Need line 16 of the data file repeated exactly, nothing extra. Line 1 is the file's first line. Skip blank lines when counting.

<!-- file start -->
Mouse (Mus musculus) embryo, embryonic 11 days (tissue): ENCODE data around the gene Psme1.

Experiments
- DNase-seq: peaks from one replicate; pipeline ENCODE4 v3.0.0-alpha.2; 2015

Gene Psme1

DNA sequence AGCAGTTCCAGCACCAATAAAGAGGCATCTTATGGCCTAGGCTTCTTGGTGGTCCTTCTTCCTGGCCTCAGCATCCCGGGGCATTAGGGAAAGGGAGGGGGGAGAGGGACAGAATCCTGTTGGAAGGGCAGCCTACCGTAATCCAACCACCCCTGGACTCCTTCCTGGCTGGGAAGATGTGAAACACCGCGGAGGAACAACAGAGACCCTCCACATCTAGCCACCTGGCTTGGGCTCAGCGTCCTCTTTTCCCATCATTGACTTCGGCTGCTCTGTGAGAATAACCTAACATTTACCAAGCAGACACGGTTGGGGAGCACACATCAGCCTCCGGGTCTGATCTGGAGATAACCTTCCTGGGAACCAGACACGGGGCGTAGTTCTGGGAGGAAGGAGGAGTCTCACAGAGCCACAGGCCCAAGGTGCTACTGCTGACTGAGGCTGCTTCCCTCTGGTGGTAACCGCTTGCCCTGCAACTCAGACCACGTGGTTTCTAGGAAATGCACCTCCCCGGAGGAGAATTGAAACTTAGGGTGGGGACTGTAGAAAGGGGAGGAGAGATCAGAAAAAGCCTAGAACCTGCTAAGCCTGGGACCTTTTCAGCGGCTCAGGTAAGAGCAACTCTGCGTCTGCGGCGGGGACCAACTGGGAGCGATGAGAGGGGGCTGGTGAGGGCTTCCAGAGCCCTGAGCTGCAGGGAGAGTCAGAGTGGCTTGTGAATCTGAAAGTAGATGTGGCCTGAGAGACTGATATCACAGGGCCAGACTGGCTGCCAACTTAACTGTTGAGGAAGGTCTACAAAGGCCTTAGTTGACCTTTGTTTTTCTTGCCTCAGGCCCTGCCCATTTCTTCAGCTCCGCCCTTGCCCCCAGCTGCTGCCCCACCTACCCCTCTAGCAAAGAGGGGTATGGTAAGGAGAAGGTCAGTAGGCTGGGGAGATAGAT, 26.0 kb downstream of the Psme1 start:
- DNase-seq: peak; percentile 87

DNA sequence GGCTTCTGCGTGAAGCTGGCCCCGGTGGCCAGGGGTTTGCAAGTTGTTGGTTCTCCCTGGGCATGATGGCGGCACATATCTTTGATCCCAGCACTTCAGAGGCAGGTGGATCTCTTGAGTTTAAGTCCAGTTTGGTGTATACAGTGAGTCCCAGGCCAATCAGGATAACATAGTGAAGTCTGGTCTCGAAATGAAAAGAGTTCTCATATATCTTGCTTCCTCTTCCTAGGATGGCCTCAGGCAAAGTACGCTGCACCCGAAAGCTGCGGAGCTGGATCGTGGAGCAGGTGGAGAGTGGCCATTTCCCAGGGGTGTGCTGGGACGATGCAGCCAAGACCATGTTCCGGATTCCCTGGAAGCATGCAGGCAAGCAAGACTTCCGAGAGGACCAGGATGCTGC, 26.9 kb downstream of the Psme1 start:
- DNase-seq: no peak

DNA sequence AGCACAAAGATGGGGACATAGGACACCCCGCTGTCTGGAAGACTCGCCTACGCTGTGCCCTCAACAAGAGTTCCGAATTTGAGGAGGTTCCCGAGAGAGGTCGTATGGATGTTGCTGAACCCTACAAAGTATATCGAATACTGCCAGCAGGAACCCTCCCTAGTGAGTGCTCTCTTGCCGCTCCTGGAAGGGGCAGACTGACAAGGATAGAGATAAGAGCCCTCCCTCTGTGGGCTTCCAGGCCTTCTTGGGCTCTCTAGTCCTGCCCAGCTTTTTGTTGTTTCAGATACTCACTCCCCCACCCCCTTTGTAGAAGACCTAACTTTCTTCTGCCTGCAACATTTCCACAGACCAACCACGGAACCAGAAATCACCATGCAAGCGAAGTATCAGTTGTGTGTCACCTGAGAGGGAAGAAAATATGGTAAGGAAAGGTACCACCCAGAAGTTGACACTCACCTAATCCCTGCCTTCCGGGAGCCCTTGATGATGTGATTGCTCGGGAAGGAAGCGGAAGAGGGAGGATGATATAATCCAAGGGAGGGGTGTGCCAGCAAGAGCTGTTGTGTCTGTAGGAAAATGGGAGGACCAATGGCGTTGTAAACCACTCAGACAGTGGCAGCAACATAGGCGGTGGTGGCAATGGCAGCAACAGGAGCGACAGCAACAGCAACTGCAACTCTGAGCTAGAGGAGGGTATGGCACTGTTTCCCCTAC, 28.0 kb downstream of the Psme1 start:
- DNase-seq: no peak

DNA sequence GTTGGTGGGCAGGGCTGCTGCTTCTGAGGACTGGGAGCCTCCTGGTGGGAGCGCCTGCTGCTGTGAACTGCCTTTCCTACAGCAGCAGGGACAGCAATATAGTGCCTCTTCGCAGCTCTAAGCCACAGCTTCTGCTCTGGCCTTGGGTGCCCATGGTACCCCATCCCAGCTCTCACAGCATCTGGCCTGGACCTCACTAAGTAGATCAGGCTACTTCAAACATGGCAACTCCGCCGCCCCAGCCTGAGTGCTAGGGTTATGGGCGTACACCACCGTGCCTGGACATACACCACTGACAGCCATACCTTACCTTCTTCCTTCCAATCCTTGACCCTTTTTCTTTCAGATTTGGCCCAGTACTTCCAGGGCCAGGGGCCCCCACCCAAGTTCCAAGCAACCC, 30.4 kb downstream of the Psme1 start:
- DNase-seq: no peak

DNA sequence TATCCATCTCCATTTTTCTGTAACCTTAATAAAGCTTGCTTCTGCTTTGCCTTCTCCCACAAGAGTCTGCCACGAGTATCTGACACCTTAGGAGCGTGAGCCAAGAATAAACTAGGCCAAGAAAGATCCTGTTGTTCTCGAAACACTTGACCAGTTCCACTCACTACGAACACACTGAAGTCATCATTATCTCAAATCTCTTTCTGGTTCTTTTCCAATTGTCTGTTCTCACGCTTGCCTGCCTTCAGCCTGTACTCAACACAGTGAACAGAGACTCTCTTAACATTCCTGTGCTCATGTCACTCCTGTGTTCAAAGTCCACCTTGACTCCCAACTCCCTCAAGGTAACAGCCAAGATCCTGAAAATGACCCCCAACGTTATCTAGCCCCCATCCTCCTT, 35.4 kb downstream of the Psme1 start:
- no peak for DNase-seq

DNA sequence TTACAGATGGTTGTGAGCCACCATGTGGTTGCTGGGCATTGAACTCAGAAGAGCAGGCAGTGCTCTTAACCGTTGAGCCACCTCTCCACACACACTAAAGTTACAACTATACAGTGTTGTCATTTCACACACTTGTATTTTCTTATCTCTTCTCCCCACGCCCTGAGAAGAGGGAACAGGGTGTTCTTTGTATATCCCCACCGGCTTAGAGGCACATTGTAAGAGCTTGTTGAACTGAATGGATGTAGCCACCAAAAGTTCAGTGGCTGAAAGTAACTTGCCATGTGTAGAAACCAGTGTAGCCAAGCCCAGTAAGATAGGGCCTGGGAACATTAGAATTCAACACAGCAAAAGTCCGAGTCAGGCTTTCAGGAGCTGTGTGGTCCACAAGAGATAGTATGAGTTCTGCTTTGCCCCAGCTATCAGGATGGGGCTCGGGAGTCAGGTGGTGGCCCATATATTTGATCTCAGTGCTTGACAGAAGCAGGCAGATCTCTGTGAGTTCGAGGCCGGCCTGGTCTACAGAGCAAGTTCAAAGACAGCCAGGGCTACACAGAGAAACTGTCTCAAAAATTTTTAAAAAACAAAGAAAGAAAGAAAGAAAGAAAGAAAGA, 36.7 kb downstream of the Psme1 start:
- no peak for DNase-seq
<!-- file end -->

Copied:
- no peak for DNase-seq